If you would like to know some of what I feel, just go sit on your toilet until your legs go numb. Then stand up and try to walk. When I walk, the muscles in my legs feel like rubber bands that just want to snap. I’m constantly stretching them when I’m sitting down or laying in bed, they feel like they need that. It is also very tiring. I feel like I’m never at rest.
My right thigh is still very numb and still has a big patch of swelling that nobody knows how to get rid of or even what it is. I just happened to wake up from surgery with swelling that nobody can get rid of. My body slowly expels it. I throw up every so often. I figure it’s poison from the swelling leaving my body.
In fact, since the surgery I don’t have an appetite anymore. I force feed myself. I’ve been eating healthy, fruits and vegetables. Actually, I eat whatever I want and just take advantage of the times I get hungry. Through speaking with a professional in a Cauda Equina Syndrome group, I learned (what I long suspected) that the stomach muscles can get paralyzed and when you have constipation, your stomach feels full, because that’s what I have been fighting and feeling for the last two years since the surgery.
Both of my feet are numb. My right foot has foot drop and flops around if I don’t walk with a brace. I always feel like I have a “wedgie,” and am constantly trying to pull something out, that isn’t in. Sometimes my feet and legs itch, but when I scratch it the itch is deeper. It isn’t on the surface of my skin. I feel like there are bugs crawling on my feet, but it’s just the nerve damage. I have pins and needles, and sometimes I feel it in my vagina. Sometimes sex is great, and sometimes it just isn’t going to happen. Taking a shower isn’t relaxing and refreshing anymore. It is a task. I have to work my way up to it, and it’s tiring. I cannot sit for long periods or my spine starts throbbing and swelling up around my tail bone, I lay down a lot. I also seem to need to take a nap every day. I appear lazy and I feel lazy, but there is nothing that I can do about it.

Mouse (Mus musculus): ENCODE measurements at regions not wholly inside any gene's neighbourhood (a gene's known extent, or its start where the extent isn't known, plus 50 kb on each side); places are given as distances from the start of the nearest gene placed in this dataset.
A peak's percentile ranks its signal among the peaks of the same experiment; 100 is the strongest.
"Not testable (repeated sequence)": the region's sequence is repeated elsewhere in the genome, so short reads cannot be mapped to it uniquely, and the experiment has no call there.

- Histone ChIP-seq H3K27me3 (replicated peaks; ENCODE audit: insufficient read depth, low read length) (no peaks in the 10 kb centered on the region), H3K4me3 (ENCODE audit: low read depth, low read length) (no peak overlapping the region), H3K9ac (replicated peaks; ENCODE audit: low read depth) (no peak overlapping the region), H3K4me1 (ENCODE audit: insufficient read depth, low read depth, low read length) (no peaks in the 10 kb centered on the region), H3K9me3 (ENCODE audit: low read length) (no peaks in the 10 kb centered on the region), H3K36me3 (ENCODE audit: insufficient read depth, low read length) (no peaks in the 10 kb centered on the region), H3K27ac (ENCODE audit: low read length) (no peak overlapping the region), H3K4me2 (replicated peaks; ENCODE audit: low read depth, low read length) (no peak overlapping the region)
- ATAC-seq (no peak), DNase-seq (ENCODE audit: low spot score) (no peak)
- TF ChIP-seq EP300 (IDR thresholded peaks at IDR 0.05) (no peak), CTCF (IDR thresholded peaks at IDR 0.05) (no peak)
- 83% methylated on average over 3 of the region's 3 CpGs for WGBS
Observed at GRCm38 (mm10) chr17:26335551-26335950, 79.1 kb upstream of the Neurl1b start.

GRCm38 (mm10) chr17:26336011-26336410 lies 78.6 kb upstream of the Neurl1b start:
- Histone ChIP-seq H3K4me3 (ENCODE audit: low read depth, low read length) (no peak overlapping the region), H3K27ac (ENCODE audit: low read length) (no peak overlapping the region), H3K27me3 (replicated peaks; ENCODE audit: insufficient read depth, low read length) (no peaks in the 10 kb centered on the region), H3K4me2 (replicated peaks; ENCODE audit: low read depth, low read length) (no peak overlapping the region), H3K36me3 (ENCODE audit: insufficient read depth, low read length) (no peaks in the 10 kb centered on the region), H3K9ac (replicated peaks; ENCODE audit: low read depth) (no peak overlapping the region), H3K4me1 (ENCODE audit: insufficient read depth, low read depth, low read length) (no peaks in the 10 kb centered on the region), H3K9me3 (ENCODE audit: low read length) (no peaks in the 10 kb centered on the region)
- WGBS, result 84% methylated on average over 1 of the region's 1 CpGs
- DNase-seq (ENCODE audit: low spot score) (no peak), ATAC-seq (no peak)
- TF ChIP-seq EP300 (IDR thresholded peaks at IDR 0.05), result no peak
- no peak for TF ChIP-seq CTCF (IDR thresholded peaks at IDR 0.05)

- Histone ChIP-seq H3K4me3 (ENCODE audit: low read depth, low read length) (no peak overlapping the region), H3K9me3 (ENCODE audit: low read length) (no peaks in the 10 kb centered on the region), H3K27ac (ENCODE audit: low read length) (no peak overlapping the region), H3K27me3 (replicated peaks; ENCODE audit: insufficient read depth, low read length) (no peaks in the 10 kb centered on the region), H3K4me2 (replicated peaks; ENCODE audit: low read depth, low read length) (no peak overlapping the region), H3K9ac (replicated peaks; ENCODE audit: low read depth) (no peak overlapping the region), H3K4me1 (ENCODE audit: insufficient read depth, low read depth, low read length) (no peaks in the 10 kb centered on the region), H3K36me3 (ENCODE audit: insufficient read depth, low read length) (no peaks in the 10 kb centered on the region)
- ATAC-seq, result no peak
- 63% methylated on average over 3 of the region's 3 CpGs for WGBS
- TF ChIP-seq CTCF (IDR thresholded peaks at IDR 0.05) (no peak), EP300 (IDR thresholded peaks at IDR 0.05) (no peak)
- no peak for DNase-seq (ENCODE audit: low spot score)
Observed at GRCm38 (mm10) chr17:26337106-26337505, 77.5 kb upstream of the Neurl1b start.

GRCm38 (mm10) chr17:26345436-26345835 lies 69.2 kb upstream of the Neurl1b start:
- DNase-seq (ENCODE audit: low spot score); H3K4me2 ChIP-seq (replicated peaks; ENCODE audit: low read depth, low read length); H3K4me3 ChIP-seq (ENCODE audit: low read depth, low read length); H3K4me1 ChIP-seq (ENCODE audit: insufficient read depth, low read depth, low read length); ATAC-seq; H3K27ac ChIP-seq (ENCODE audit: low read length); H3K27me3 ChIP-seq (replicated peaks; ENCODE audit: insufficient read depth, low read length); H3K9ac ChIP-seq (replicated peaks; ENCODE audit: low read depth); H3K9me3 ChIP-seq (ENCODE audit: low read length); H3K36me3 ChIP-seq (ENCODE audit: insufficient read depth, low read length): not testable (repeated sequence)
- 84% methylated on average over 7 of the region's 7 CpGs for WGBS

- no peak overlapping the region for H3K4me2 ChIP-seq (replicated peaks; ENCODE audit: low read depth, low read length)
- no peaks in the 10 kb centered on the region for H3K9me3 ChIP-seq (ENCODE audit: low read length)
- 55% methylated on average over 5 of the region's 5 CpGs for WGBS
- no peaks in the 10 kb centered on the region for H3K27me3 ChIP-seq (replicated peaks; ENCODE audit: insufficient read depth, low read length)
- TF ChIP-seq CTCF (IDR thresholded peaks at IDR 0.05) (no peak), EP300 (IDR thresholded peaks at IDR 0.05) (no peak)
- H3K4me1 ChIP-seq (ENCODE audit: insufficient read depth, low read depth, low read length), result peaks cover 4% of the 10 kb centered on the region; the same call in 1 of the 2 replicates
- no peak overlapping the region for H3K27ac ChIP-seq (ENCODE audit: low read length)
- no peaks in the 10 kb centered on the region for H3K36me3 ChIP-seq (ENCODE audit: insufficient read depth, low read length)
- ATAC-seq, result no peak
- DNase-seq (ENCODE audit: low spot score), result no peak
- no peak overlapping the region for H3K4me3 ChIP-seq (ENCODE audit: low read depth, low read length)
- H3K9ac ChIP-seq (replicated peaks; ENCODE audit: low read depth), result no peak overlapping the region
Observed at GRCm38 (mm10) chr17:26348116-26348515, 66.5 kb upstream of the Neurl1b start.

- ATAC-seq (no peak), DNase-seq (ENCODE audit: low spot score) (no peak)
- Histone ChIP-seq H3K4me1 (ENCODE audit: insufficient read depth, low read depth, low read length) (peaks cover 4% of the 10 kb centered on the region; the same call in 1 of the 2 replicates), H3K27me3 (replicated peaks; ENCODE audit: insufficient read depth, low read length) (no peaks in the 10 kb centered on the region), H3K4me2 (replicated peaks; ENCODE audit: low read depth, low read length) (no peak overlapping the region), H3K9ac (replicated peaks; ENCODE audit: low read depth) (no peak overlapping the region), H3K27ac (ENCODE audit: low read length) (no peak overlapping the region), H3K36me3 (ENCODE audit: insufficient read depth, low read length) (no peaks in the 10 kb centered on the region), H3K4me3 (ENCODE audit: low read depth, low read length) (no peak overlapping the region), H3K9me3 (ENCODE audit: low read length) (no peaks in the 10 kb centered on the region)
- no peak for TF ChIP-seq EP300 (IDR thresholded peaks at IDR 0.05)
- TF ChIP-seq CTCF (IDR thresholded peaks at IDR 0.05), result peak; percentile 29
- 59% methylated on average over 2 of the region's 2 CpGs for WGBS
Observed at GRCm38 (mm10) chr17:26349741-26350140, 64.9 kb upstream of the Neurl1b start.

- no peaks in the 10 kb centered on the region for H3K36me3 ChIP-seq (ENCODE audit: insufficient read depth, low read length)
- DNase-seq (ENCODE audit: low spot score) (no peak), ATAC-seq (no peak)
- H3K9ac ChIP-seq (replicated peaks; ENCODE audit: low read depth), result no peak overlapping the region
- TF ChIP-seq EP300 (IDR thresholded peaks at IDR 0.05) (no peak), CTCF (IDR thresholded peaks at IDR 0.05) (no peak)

I have an amazing husband. I’m lucky he is still around.
Cauda Equina Syndrome doesn’t just affect the person suffering, it effects the whole family. We fight. When I say fight, I mean yelling. It’s stressful, we only have each other. This is our way of dealing with it. It may not seem normal to others, but again, what is normal? I thought normal was going to a Dr and getting treated, but that hasn’t happened yet. I have had no help. Every day I struggle as soon as I open my eyes and start the day. I am suffering, yet I look pretty.
My husband always tells me that I look beautiful. That’s nice to know, because I sure don’t feel it. It’s been raining out for the last couple of days, compile all of the feelings up top, and now add in the swelling in my ankles, and the feeling of a vice squeezing your ankles till they feel like they’re just going to pop. I’ve had this feeling all week. My feet have felt like rubber all week as well. I can’t wait till it clears up, but I continue to smile. Look’s are very deceiving.
I have become proactive in my care. I joined the Cauda Equina Foundation, started by Amanda Proctor, and I volunteer. This is what keeps me sane. If you have been diagnosed with Cauda Equina Syndrome, I implore you to join a group. The #CEFCommunity is where I have received the most support and knowledge about my condition, it is what keeps me going.
You too can volunteer, we can always use more help! I'm having fun wearing my CES swag!! Get your groove on and check out our different shirt designs. When I say designs, I mean shirt styles. Here are the tank tops. The prints are different, and are only available at certain times. Join our CEFCommunity and sign up for our newsletter, you can find the link to our apparel. All proceeds go to the foundation towards research and education.
This is now my mission too. I believe in the goals of the foundation, which is to help educate the Dr.’s to improve the quality of life and care for myself and other’s that have and are being diagnosed with Cauda Equina Syndrome. If we need to educate the Dr.’s and hospitals on what the red flag symptoms of Cauda Equina Syndrome are, then that’s what I intend to do. I will not give up, I gave up for way too long.
If you are feeling depressed or suicidal, call 911 or emergency services in your area, you can also contact the suicide hotline at 1-800-273-8255 or by web at https://suicidepreventionlifeline.org